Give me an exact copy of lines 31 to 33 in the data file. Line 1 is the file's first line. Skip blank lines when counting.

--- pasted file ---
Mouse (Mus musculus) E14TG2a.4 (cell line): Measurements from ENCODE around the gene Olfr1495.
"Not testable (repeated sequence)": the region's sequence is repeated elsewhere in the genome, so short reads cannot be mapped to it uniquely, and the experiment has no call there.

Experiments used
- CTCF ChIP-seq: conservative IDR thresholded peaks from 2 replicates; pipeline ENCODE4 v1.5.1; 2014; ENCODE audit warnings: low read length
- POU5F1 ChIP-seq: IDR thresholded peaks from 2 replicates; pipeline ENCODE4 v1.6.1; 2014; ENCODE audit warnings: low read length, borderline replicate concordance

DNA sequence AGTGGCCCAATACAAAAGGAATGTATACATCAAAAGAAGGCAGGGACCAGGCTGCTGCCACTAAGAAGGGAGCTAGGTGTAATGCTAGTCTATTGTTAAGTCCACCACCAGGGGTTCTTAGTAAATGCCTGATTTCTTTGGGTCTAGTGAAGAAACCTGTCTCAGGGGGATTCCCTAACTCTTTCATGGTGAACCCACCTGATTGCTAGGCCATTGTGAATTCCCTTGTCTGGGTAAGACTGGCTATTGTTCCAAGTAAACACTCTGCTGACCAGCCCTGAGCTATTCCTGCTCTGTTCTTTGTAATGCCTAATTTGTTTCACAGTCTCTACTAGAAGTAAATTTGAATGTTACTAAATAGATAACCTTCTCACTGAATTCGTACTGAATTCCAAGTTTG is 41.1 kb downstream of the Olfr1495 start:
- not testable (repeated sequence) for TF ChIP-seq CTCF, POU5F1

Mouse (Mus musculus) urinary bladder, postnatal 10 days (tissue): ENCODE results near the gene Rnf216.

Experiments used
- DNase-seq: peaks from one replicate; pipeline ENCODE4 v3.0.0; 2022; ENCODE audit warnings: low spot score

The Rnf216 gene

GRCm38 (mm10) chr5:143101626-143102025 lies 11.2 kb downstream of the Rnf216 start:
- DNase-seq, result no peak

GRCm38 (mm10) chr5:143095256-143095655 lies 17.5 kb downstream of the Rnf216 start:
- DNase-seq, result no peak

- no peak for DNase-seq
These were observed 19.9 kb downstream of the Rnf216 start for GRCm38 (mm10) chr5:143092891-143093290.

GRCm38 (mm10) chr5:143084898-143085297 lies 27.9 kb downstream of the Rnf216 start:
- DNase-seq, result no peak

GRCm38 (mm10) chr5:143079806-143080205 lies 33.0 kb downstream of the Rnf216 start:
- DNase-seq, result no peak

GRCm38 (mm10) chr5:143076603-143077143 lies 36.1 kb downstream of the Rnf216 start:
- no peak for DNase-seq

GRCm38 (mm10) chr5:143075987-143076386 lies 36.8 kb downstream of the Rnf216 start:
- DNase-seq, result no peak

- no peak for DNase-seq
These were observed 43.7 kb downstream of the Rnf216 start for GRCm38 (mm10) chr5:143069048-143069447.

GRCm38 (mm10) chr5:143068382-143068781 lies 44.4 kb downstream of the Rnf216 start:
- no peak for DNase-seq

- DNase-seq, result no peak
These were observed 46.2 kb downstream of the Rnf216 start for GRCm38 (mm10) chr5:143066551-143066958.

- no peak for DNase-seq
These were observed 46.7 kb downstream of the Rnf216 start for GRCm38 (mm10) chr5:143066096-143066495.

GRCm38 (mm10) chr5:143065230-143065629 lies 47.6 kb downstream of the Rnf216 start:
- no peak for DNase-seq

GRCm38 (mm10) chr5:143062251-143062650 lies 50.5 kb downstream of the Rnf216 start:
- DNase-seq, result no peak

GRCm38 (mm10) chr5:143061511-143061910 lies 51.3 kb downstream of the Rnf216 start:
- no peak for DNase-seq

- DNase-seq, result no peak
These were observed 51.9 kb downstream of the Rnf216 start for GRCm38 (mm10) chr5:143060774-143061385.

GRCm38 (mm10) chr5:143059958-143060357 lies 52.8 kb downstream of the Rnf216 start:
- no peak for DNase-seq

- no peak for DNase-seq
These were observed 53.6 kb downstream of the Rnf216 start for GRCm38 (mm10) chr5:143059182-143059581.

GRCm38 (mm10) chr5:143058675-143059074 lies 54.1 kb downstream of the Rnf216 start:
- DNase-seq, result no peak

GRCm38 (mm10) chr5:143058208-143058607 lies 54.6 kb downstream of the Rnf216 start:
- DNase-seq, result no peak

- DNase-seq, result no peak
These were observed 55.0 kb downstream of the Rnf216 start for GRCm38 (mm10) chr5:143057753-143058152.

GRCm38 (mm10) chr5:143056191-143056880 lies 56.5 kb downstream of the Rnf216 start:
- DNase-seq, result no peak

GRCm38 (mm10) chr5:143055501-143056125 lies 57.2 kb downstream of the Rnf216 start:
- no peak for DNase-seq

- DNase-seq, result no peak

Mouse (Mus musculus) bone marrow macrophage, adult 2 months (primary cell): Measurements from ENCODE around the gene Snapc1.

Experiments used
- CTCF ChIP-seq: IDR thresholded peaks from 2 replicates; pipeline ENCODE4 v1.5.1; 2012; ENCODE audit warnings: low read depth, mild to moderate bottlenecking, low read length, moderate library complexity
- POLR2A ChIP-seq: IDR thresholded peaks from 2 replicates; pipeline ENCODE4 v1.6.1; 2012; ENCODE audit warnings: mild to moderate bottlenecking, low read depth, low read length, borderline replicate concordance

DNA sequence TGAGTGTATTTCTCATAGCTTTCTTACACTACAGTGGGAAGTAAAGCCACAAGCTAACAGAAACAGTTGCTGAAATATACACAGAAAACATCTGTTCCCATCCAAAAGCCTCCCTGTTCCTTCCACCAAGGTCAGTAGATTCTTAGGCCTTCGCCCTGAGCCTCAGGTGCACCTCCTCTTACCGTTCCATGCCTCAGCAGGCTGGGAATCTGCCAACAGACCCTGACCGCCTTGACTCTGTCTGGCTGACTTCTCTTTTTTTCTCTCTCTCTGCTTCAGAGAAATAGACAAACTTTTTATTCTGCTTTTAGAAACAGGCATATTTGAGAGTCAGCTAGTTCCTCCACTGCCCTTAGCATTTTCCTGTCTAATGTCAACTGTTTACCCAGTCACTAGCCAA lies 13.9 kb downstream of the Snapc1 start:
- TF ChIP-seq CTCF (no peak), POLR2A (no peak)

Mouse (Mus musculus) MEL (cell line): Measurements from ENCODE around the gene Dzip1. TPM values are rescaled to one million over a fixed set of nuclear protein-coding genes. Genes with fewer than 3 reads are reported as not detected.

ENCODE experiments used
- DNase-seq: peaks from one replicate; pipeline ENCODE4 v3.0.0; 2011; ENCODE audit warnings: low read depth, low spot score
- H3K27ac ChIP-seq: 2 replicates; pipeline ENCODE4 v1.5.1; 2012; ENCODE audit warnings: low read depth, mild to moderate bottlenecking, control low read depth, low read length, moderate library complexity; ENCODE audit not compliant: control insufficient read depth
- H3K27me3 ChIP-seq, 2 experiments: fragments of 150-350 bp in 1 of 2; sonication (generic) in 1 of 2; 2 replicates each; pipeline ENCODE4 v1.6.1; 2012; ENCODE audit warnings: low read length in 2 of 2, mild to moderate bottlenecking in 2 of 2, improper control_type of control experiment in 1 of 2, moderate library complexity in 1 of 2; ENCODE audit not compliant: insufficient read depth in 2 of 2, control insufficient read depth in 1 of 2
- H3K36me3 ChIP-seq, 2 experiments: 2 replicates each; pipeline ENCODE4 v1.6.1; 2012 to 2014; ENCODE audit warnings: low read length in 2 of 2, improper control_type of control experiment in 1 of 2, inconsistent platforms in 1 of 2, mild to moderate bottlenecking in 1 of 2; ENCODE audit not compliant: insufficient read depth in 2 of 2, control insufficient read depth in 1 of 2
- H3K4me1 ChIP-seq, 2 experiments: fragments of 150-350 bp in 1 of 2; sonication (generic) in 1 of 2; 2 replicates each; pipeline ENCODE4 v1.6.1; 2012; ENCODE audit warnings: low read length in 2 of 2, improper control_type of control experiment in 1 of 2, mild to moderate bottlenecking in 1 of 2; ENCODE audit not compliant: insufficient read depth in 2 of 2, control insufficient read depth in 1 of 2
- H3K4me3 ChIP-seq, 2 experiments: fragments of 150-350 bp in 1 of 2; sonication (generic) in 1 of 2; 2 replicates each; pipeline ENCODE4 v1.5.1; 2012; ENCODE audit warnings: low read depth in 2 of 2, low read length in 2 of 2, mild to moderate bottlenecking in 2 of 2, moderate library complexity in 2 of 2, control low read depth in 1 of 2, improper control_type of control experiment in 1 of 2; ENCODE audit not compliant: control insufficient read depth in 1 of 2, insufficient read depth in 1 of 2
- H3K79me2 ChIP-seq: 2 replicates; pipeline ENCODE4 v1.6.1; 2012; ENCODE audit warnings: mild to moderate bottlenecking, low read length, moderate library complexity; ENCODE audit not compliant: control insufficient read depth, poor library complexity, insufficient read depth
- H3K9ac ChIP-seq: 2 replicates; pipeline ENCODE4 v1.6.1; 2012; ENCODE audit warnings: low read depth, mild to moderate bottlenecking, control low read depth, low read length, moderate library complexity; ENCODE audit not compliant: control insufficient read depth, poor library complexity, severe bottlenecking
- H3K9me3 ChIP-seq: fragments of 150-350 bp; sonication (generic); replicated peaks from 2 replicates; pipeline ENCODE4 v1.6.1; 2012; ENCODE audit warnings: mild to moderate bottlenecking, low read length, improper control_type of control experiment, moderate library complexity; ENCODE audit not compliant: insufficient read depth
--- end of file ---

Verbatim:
These were observed 46.2 kb downstream of the Rnf216 start for GRCm38 (mm10) chr5:143066551-143066958.

- no peak for DNase-seq
These were observed 46.7 kb downstream of the Rnf216 start for GRCm38 (mm10) chr5:143066096-143066495.